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Lovely - thanks!
 
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Interesting stuff, and I think it has a lot to do with cornering style. I started road racing in the late 60's and still use Dave Minton's "body always in line with the bike, shoulder into corner, knees tucked in tight" style that I learnt back then. I used Dunlop Roadsmarts on all my bike bikes (including the R) for years until changing over to Avon Trailriders last year, and the "chicken strip" was always around 5mm on the rear, and except for occasionally hitting bumps on the road surface in corners I haven't scraped a peg since I was in my 20's. I've been following right behind mates on fast rides and have seen showers of sparks coming from their bikes but I was never even close to scraping mine.
 

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Mark – Moderator 2015 R1200R-LC Exclusive
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I stumbled on this image, which should give an idea of how much clearance remains once the footpegs start to scrape - a reasonable amount by the look. The RS has the same footpeg to engine relationship as the Roadster.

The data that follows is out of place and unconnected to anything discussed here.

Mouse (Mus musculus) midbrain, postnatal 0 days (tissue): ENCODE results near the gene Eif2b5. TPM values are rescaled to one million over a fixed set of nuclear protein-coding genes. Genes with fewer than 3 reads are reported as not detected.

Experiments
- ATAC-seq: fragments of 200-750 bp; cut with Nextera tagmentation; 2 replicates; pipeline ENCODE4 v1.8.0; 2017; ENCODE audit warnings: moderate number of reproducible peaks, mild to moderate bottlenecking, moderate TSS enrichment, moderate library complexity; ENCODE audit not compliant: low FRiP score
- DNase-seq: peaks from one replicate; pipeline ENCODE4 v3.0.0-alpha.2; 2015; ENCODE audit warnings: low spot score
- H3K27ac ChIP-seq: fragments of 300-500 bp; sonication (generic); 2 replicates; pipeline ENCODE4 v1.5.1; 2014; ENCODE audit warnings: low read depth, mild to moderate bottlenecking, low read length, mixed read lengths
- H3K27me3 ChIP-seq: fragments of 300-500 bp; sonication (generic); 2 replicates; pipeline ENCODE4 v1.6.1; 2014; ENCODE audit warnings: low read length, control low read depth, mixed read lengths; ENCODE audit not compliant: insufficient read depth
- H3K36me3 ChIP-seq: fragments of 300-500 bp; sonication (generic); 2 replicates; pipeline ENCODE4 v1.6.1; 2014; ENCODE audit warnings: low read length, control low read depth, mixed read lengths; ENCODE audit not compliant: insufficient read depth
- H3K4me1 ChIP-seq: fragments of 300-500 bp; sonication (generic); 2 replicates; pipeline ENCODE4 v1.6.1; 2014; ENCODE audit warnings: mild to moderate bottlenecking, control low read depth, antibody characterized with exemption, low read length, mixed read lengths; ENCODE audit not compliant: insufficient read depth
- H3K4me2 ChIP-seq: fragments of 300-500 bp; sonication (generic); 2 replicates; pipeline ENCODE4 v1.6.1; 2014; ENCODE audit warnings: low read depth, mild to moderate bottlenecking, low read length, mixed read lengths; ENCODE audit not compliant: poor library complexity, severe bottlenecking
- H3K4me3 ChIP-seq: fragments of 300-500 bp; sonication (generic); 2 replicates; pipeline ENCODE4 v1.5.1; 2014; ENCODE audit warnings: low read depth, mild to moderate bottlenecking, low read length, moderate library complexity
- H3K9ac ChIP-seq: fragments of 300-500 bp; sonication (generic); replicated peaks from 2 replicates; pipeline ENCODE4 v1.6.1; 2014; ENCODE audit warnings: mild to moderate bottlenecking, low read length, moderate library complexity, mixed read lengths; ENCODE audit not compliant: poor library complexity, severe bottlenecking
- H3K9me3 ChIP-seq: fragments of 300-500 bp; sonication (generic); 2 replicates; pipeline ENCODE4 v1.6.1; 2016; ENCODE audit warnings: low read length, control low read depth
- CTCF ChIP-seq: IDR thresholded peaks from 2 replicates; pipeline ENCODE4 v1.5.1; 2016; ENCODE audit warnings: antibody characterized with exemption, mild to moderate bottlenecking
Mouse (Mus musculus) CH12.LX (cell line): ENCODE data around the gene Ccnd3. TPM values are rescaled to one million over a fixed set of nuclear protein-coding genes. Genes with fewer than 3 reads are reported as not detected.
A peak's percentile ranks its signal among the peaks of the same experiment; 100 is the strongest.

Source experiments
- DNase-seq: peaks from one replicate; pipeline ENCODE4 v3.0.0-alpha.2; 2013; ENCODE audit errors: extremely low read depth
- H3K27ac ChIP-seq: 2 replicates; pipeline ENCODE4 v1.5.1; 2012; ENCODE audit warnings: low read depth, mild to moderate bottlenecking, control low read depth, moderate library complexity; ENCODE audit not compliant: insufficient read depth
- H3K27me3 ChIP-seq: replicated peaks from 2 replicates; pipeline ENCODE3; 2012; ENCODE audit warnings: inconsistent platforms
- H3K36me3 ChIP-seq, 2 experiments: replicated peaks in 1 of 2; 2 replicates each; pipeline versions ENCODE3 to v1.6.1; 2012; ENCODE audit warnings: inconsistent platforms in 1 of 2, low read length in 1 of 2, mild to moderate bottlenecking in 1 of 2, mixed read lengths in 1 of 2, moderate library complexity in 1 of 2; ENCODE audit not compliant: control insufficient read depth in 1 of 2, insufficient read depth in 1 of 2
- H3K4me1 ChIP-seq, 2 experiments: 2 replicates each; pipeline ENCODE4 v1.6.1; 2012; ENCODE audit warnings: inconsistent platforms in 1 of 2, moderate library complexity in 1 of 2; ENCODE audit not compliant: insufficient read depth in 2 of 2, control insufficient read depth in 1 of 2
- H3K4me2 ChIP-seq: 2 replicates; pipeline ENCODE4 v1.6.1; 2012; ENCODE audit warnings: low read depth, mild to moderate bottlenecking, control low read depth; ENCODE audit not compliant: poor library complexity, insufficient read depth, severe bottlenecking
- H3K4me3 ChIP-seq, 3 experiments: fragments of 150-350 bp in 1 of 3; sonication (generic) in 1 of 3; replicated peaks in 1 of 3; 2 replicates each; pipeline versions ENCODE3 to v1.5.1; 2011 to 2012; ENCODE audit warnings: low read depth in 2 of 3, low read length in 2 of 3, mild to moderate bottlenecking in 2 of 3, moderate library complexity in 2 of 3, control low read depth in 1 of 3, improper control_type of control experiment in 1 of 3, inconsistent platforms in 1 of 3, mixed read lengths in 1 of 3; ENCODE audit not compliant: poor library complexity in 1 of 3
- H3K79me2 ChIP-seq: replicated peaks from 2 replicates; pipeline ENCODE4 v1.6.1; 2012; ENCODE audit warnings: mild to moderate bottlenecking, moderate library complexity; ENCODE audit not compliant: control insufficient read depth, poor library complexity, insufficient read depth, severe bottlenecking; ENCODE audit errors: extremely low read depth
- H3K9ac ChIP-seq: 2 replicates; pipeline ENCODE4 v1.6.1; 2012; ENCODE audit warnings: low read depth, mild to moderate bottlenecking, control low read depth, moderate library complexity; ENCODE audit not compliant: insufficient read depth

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As you probably know, what drags first, and at which lean angle, depends on the weight on the bike. Therefore, a light solo rider should have more lean angle than a heavier rider, and even more than somebody with a pillion (or heavy luggage). Anyway, the only reference I have on our 1250Rs was a video of a German dude (which I couldn't find for you) with a GoPro behind the pegs, scraping at 49-deg of lean (on the left side). No idea of the size of the guy, nor his settings (I was curious about his suspension and preload settings). His center stand was about to drag, and the head was a safe distance away, probably 1-1/2", in my estimation. With the X-Head covers I have, I lost about 1/2", but I'm almost sure other hard parts would touch first. At any rate, what I did to maximize cornering clearance was to replace the center stand rubber stop for a shorter one, and replaced the peg feelers with grub screws and acorn nuts, taking a few millimeters off the originals. In my case, I don't know what would drag first (although I'd like to know -ha ha), but I estimate I should have about 50-deg of lean with those changes, and the fact I'm a relatively light rider at 162# (no gear). I've always freaked out when dragging pegs, for some reason (no different than hard parts), so I always try to avoid that. The great news on the R is we have a lean angle meter, and that video as reference, so about 49-degs of lean angle. By feel alone, my guess was the bike would drag at like 43-deg, since I felt I was about to scrape everything close to that. Ha ha. So got it to 45, but that will probably be my limit for now (which is plenty, to be honest), to leave the extra 5 as a safety cushion for the unexpected, including a bumpy curve. At least until I spend more time on the bike, as I only have 647 miles on my HP at the moment. And want to wait for better tires than the Z8s too. Hope this helps.